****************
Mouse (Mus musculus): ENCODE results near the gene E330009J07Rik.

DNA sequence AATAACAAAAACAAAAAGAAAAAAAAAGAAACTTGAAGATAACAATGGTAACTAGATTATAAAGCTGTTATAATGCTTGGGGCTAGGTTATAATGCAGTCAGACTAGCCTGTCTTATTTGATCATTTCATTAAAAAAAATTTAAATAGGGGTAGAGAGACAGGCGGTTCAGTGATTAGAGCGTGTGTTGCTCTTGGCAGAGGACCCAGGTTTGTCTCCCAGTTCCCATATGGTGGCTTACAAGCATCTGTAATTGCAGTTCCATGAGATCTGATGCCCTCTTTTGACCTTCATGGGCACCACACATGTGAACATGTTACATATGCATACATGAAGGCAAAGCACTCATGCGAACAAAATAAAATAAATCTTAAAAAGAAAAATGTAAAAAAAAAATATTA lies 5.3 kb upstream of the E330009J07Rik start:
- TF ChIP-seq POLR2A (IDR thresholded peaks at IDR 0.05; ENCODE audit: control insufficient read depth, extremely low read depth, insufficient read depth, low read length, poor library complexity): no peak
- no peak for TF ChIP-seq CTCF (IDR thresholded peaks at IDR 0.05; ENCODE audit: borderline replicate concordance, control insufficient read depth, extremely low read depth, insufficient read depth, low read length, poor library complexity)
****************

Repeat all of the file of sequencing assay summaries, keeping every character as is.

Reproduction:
Mouse (Mus musculus): ENCODE results near the gene E330009J07Rik.

DNA sequence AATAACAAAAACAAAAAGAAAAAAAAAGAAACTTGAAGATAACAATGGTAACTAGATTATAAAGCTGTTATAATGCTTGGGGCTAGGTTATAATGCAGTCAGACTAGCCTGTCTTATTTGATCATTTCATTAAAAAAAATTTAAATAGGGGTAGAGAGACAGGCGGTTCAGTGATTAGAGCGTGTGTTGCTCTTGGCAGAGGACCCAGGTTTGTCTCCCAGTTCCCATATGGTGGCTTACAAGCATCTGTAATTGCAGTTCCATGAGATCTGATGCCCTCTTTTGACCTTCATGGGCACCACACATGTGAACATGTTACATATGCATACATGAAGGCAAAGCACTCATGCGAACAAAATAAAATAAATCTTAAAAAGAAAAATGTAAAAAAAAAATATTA lies 5.3 kb upstream of the E330009J07Rik start:
- TF ChIP-seq POLR2A (IDR thresholded peaks at IDR 0.05; ENCODE audit: control insufficient read depth, extremely low read depth, insufficient read depth, low read length, poor library complexity): no peak
- no peak for TF ChIP-seq CTCF (IDR thresholded peaks at IDR 0.05; ENCODE audit: borderline replicate concordance, control insufficient read depth, extremely low read depth, insufficient read depth, low read length, poor library complexity)